Summer research spotlight: Kayne Wentzheimer and Marissa Miles
St. Mike's students join ongoing work of Professor Ruth Fabian-Fine with spiders to learn more about auditory neural systems in humans, possibly enabling medical advances
Since coming to Saint Michael’s College, Marissa Miles, a rising senior from Colchester, VT, has wanted to participate in Professor Ruth Fabian-Fine’s research on the Central American Wandering Spider
During Miles’ senior year of high school in Colchester not far from campus, Fabian-Fine of the biology and neuroscience faculty allowed her to intern and accompany the professor in her research since Miles needed hours for her high school AP biology course.
“The way she talks about the spiders and how they help represent us (humans) in the research was very interesting,” said Miles. Now, in the summer of 2021, Fabian-Fine serves as a mentor for multiple students, including Miles, on their journey through their research topics regarding the spiders.
Along with Miles, rising senior Kayne Wentzheimer from Lisbon, ME, is another student working Fabian-Fine’s spider research group. He said he reached out to Professor Fabian-Fine asking about summer research, “and although she has been working on this research for nearly two decades, it is a collaboration between all of the students and Ruth to find some results this summer [that tell us even more about these spiders].”
While all the students are collaborating in the research, some are focused on certain aspects that differ from the others.
“I am looking at the synaptic innervation patterns of the leg muscles in the Central American Wandering spiders,” said Miles, “I will be looking at the neuronal synapses (the meeting point) that the different motor neurons have on both sensory neurons and the muscles themselves. I am looking at what neurotransmitters are released and their effect on these areas.”
Even though Miles’ research differs from Wentzheimer’s research on the spider’s auditory system, they can collaborate because the spider’s auditory system is located in its legs. “The main goal of this project is to find out how sensory systems are modulated and influenced by our brain,” said Fabian-Fine. “It is similar to what people do when they eavesdrop on another conversation.”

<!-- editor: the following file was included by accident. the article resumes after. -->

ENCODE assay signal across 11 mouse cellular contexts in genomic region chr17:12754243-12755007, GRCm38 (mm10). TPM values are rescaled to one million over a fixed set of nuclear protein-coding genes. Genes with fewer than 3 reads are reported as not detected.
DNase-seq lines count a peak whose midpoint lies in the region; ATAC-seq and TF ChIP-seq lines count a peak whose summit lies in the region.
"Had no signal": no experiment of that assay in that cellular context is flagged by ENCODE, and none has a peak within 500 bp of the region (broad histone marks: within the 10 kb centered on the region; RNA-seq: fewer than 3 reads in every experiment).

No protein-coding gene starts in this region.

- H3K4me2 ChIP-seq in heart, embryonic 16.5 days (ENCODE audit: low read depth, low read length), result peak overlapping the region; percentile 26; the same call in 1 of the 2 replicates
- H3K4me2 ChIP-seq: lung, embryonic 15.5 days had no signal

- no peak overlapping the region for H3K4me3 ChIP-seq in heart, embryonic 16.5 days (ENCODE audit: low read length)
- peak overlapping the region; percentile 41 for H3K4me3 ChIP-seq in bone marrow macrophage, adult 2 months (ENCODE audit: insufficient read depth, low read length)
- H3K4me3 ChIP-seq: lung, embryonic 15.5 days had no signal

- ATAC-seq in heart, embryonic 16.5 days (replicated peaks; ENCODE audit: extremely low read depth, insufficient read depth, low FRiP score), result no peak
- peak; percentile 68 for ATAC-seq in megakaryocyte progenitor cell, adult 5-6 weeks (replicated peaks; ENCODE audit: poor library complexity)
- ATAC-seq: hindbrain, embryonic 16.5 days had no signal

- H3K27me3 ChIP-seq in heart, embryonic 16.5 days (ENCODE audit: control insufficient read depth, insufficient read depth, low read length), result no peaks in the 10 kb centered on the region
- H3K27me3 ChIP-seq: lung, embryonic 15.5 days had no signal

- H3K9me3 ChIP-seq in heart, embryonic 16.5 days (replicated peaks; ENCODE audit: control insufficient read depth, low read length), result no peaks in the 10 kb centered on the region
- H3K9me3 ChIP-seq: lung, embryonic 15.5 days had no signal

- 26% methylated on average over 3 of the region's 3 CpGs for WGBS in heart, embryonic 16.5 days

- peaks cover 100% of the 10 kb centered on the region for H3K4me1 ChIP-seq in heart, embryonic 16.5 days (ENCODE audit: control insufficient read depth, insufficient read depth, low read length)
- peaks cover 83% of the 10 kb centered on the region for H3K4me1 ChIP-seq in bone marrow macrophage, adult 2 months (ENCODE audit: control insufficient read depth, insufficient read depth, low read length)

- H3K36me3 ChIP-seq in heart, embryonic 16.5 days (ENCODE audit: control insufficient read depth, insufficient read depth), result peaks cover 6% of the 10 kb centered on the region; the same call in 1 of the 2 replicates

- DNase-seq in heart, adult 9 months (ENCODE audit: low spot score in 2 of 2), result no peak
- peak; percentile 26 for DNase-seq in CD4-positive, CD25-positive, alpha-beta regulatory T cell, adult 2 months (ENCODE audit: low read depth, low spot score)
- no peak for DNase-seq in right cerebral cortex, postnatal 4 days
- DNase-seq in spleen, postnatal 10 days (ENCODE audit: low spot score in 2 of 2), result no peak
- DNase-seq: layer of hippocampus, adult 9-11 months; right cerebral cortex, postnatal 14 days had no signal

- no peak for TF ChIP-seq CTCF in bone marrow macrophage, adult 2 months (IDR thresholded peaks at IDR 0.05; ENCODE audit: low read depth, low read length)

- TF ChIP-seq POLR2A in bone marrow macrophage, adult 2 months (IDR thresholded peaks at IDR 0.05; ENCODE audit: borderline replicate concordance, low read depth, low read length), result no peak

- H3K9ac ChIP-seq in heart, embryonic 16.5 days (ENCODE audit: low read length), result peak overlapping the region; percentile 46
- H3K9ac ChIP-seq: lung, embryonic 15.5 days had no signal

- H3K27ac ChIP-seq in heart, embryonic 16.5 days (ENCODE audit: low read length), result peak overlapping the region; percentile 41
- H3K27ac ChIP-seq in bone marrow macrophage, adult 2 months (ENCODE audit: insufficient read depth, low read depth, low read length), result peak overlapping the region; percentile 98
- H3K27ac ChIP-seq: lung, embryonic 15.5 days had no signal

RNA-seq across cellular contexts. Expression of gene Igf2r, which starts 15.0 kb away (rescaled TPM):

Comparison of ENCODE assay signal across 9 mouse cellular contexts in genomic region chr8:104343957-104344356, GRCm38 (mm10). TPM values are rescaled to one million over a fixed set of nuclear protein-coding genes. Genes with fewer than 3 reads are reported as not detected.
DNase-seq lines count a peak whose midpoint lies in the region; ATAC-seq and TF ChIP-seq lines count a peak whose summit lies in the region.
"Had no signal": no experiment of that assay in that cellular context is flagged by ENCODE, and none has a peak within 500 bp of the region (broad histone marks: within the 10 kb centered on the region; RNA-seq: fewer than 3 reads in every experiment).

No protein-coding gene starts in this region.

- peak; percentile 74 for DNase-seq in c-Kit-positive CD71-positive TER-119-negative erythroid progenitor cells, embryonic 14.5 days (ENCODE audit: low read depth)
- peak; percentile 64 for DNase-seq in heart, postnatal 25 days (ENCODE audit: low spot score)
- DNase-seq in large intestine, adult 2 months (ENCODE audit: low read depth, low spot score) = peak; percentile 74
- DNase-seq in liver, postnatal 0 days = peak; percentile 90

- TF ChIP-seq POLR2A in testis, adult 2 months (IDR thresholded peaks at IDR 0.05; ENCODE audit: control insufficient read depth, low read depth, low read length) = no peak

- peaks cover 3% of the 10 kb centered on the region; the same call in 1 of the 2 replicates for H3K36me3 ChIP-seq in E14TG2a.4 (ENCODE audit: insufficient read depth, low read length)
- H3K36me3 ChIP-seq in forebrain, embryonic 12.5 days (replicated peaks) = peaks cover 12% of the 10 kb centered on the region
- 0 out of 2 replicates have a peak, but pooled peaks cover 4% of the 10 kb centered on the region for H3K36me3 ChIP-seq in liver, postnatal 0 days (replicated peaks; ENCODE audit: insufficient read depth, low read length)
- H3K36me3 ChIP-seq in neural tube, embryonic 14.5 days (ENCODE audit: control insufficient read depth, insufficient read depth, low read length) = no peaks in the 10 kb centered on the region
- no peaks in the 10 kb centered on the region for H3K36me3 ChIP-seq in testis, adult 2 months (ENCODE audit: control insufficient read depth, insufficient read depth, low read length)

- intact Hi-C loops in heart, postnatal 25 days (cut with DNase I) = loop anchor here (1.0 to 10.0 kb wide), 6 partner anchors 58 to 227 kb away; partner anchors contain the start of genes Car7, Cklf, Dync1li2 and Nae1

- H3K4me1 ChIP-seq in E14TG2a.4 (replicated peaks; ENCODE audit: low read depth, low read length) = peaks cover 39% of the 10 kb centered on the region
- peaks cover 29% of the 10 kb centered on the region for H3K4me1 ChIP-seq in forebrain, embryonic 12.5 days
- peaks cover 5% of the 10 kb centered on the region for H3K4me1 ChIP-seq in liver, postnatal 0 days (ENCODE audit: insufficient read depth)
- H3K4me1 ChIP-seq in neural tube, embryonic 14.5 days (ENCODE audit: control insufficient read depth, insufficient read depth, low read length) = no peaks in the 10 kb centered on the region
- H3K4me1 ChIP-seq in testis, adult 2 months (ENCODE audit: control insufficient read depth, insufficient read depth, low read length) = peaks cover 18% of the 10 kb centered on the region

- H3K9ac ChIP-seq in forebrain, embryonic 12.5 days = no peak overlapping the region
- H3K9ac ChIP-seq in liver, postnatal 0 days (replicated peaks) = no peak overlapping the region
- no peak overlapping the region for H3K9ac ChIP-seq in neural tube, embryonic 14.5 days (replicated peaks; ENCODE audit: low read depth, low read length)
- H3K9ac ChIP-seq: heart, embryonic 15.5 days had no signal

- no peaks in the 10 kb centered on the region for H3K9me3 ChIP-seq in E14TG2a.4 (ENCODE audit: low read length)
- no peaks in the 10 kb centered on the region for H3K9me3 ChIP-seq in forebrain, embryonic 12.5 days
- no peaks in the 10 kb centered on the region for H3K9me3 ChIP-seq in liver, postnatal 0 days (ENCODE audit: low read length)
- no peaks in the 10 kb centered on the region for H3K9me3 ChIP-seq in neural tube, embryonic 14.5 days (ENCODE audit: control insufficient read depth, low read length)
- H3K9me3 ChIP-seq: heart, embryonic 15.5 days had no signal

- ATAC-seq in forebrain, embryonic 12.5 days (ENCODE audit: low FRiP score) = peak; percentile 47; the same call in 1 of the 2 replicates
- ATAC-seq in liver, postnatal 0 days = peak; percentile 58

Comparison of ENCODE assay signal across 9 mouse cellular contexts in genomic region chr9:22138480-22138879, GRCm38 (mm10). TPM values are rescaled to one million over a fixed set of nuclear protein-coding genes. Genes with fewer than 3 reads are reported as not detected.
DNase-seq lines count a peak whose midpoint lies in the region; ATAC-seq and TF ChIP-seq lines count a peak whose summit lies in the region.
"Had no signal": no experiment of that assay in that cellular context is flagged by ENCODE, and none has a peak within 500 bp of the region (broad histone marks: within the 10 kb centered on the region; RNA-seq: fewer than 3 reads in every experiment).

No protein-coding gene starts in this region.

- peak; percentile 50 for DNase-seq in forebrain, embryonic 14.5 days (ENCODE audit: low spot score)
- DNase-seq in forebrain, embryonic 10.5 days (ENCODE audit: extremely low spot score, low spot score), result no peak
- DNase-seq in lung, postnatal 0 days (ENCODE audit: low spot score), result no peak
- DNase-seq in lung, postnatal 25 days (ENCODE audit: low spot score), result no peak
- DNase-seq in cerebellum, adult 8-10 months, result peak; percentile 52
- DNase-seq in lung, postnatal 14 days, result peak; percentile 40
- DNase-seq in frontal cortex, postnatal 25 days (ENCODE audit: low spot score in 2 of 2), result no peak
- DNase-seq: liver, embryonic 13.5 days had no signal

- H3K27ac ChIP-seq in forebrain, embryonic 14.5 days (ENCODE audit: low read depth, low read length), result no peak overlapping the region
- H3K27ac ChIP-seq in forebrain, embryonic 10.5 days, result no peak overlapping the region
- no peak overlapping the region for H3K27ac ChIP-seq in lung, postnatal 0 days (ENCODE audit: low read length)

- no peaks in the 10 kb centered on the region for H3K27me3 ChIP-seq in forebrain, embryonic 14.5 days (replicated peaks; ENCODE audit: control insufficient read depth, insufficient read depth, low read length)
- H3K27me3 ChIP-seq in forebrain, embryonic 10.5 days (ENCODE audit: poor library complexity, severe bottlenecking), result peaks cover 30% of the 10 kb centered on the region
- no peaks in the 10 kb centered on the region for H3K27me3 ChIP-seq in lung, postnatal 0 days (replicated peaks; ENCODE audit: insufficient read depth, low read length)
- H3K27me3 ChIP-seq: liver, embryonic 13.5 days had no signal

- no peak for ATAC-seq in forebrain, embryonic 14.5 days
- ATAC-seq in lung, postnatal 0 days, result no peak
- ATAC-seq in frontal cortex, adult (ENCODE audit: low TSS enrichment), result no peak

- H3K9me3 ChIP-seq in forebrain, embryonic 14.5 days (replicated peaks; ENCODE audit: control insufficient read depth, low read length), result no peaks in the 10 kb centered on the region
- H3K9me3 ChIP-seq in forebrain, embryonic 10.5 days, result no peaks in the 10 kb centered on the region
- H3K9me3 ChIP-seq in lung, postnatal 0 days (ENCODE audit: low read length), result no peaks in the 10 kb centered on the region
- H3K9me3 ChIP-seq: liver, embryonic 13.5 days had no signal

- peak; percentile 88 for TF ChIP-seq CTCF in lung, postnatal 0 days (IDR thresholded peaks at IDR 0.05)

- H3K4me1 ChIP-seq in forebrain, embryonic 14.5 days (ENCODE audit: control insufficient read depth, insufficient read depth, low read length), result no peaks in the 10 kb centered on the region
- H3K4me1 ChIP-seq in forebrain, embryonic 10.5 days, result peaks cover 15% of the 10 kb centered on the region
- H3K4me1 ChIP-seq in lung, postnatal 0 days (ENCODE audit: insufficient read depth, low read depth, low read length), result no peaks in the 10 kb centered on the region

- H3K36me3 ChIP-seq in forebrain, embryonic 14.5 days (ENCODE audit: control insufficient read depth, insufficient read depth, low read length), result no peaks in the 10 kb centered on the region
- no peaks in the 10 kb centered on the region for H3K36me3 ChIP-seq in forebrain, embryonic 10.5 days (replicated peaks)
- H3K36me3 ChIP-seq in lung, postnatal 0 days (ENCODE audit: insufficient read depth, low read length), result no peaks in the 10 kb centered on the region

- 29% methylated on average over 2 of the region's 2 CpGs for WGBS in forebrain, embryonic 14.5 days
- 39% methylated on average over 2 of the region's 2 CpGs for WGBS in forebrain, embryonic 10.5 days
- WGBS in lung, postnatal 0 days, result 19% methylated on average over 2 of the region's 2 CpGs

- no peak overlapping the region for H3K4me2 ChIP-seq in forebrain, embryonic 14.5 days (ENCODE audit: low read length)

Wentzheimer used an example that further explains this process: “If you focus on someone talking, you may still hear the air conditioning in the background. However, if you focus on the air conditioning, your brain can tune out the sound of someone talking [in order to make the air conditioning seem louder]. So, while eavesdropping, our brains are able to tune out all other sounds to focus on what the other people are saying.”
However, this is difficult to study in humans, Fabian Fine said, explaining that the human ear is encased by bone, which includes the skull and the cochlea. However, spiders have the same system, according to the professor, and since their auditory system is in their legs, it is easier to dissect. This allows easy access to investigate, look for transmitters, and the different neurons that come from the brain.
As with humans and eavesdropping, when the spiders hunt and see their prey, they are able to stop and listen. Their brains modulate their sensory neurons to focus on the sound of the prey. “This is what we are focusing on,” said Fabian-Fine — “what connectivity is made? Where does this connectivity come from? What kind of biochemical substances are being released onto these sensory neurons in order to make them more or less alert?”
Fabian-Fine, Wentzheimer, Miles, and others are studying those questions to find what kind of biological molecules are released onto the sensory neurons to make them more or less sensitive, since that sensitivity is what allows a spider – and by correlation, a human — to hear more or less; thus, discovering how those sensory neurons actually respond to stimuli in the research “helps us learn more about the human auditory system,” said Miles.
So, why is this research important? “Medical advances,” said Wentzheimer. Professor Fabian-Fine shed light on why this research may result in medical advances: “Mental disorders are believed to be an imbalance of the transmitters within the neurons of the brain. So, in order to find out if there’s an imbalance of transmitters within auditory conditions that patients have, we need to identify those transmitters,” she said.
In the end, the goal is to describe how the auditory neural system works in order to treat patients. This allows for the transfer of those models in the spiders to the mammalian (human) system, to see if the components are the same.